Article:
that of Karl Marx, was used to explain the cause and effect of change in family structure and
function. The popularity of this theory was largely unmatched until the 1980s, when other
sociological theories, most notably structural functionalism, gained acceptance.

The nuclear family in industrial society

Family arrangements in the United States have become more diverse with no particular
household arrangement representing half of the United States population.[24]
Contemporary society generally views the family as a haven from the world, supplying absolute
fulfillment. Zinn and Eitzen discuss the image of the "family as haven [...] a place of intimacy,
love and trust where individuals may escape the competition of dehumanizing forces in modern
society".[25] During industrialization, "[t]he family as a repository of warmth and tenderness

(embodied by the mother) stands in opposition to the competitive and aggressive world of
commerce (embodied by the father). The family's task was to protect against the outside
world."[26] However, Zinn and Eitzen note, "The protective image of the family has waned in
recent years as the ideals of family fulfillment have taken shape. Today, the family is more
compensatory than protective. It supplies what is vitally needed but missing in other social
arrangements."[27]
"The popular wisdom", according to Zinn and Eitzen, sees the family structures of the past as
superior to those today, and families as more stable and happier at a time when they did not have
to contend with problems such as illegitimate children and divorce. They respond to this, saying,
"there is no golden age of the family gleaming at us in the far back historical past."[28] "Desertion
by spouses, illegitimate children, and other conditions that are considered characteristics of
modern times existed in the past as well."[29]

The postmodern family

Percentage of births to unmarried women, selected countries, 1980 and 2007[30]


Others argue that whether or not one views the family as "declining" depends on one's definition
of "family". Married couples have dropped below half of all American households. This drop is
shocking from traditional forms of the family system. Only a fifth of households were following
traditional ways of having married couples raising a family together.[31] In the Western World,
marriages are no longer arranged for economic, social or political gain, and children are no
longer expected to contribute to family income. Instead, people choose mates based on love. This
increased role of love indicates a societal shift toward favoring emotional fulfilment and
relationships within a family, and this shift necessarily weakens the institution of the family.[32]
Margaret Mead considers the family as a main safeguard to continuing human progress.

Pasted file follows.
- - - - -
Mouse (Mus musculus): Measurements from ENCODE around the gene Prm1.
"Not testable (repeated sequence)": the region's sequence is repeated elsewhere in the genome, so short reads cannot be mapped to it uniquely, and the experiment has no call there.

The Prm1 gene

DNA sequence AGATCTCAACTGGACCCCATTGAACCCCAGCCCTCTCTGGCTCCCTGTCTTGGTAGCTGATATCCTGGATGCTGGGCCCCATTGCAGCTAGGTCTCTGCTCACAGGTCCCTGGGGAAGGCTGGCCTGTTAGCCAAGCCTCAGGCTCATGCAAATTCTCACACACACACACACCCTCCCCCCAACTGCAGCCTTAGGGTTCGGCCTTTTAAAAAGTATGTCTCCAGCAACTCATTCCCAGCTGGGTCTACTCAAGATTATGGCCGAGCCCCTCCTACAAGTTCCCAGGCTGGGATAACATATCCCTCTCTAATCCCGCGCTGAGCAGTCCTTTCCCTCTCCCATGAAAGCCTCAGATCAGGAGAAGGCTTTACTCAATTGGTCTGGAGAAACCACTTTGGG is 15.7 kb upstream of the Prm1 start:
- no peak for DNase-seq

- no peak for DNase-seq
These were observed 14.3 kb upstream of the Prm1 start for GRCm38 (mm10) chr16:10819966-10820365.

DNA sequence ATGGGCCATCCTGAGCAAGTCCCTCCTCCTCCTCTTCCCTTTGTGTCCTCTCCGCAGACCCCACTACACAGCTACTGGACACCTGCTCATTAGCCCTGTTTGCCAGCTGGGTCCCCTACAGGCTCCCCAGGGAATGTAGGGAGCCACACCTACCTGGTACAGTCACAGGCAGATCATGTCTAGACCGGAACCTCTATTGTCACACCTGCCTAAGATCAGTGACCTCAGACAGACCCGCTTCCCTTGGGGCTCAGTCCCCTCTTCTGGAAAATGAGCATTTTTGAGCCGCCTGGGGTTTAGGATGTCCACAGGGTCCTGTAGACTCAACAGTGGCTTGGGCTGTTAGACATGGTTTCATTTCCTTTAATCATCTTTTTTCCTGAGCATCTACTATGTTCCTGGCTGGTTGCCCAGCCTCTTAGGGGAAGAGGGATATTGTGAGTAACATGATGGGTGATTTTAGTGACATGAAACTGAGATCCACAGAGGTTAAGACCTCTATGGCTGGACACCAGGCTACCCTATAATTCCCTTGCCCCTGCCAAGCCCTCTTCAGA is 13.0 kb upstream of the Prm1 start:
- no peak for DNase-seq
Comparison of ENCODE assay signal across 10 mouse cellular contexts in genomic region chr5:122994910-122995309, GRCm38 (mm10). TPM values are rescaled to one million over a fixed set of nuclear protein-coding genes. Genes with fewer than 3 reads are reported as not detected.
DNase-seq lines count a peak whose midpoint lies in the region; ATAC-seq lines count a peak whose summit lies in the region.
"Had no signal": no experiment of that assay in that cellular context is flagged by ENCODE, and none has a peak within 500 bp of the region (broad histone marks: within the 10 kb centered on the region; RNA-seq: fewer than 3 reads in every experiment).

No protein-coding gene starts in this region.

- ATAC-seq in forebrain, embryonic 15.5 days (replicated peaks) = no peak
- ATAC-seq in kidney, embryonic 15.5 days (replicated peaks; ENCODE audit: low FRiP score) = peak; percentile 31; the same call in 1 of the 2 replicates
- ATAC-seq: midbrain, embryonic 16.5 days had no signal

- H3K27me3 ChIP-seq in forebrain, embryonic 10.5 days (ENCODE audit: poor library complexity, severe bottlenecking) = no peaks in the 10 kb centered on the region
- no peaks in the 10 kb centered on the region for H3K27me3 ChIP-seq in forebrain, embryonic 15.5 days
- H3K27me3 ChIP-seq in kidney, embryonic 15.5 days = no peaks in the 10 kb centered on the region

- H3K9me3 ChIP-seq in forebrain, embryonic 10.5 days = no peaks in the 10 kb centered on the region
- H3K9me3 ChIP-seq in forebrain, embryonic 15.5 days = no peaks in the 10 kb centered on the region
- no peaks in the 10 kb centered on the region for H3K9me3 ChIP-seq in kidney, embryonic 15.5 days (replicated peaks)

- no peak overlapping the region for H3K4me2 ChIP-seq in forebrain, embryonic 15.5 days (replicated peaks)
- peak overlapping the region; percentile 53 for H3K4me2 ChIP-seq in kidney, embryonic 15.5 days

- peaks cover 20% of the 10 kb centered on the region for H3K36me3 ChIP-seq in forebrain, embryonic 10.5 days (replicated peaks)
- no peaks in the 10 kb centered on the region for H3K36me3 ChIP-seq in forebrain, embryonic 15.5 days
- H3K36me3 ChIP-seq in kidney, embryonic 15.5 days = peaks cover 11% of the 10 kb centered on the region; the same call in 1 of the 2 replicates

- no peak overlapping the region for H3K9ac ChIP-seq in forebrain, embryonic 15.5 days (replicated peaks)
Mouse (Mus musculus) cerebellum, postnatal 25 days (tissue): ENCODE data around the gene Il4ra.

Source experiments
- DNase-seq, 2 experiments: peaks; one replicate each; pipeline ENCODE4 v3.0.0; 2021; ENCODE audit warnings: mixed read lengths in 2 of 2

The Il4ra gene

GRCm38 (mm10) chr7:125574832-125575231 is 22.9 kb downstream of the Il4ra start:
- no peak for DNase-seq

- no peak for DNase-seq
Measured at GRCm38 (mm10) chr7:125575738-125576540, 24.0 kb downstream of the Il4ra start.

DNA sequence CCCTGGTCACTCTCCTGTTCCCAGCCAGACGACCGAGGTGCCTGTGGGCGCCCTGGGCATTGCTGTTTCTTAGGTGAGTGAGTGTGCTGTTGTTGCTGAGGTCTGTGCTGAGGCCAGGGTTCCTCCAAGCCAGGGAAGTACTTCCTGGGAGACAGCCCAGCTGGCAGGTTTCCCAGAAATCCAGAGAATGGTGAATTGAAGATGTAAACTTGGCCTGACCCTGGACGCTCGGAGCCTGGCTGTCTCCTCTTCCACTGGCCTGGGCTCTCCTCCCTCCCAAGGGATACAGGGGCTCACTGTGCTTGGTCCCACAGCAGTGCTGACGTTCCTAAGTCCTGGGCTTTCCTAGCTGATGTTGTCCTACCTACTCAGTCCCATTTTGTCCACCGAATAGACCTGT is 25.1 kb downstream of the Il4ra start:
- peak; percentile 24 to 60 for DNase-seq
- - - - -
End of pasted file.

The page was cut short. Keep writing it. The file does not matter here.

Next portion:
Observing, "Human beings have learned, laboriously, to be human", she adds: "we hold our
present form of humanity on trust, [and] it is possible to lose it" ... "It is not without significance
that the most successful large-scale abrogations of the family have occurred not among simple

savages, living close to the subsistence edge, but among great nations and strong empires, the
resources of which were ample, the populations huge, and the power almost unlimited"[33]

Oedipal family model and fascism


The model, common in the western societies, of the family triangle, husband-wife-children
isolated from the outside, is also called the oedipal model of the family, and it is a form of
patriarchal family. Many philosophers and psychiatrists have analyzed such a model. In such a
family, they argue, the young develop in a perverse relationship, wherein they learn to love the
same person who beats and oppresses them. They believe that young children grow up and
develop loving a person who is oppressing them physically or mentally, and that these children
are not taught in a way that will raise affectionate children.[34] Such philosophers claim that the
family therefore constitutes the first cell of the fascist society, as the children will carry this
attitude of love for oppressive figures in their adult life.[35][36] They claim that fathers torment
their sons.[37][38] Deleuze and Guattari, in their analysis of the dynamics at work within a family,
"track down all varieties of fascism, from the enormous ones that surround and crush us to the
petty ones that constitute the tyrannical bitterness of our everyday lives".[35]
As it has been explained by Deleuze, Guattari and Foucault, as well as other philosophers and
psychiatrists such as Laing and Reich, the patriarchal-family conceived in the West tradition
serves the purpose of perpetuating a propertarian and authoritarian society.[39] The child grows